What is obesity - definition

Published on January 31, 2016   13 min

Other Talks in the Series: Obesity: Science, Medicine and Society

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Hello, my name is Dr. Andrew Walley. I'm senior lecturer in Human Genomics at St. George's University of London, and I am going to talk to you about how we define obesity.
In summary, I'm goint to talk to you about measures of obesity and the body mass index specifically, how we define obesity using BMI. The current population trends in BMI, so that you can see the global problem of obesity. The drawbacks of using BMI as a measure of obesity, and the other measures that are available to us within the field of obesity for measuring.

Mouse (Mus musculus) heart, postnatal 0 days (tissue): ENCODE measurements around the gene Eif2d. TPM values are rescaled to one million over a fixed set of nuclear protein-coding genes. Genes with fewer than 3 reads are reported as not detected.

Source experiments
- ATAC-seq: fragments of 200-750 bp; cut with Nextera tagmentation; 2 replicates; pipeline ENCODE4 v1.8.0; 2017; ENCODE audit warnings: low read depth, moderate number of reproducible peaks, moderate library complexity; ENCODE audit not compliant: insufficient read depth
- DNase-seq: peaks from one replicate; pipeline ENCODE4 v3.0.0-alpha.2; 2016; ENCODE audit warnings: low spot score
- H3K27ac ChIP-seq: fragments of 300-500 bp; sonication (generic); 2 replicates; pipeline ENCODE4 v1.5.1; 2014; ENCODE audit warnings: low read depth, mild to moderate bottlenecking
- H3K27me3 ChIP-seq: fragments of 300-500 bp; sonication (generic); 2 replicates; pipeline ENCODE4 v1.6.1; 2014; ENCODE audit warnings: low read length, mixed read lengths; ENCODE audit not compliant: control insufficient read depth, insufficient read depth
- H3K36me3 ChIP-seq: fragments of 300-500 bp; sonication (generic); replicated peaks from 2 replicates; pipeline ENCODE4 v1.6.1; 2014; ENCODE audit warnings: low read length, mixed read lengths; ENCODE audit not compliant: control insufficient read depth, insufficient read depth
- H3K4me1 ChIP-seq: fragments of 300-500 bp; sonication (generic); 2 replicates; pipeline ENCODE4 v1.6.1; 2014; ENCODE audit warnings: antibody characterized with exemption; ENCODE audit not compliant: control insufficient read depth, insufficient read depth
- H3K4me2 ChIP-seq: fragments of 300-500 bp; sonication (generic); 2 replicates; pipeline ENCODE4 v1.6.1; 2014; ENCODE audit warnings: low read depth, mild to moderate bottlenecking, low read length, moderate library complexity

So how can we measure obesity? Well, the most obvious would be by weight, but you will see in a little while that body mass index is a preferred measure. Alternatives such as waist/hip ratio are used, and then we start moving into more accurate measures but more time consuming measures like skinfold thickness, impedance, air displacement, and imaging. And I'll talk to you about all of those later on.
So body mass index.
Why do we choose BMI? The main reason we choose BMI is because it's appropriate for large scale epidemiological studies. It can be measured very quickly, it's relatively reproducible, and most importantly it requires no expensive equipment. In addition, most genetic studies out there will measure weight and height as part of their basic measurements. So those studies can be incorporated into meta-analyses of BMI giving tens of thousands of subjects for analysis.
The body mass index is relatively simple to calculate. It's your weight in kilograms divided by your height in meters squared. So for example, I am 1.78 meters tall and I weigh 90 kilos, and that gives me a BMI of 28.4 kilograms per meter-square.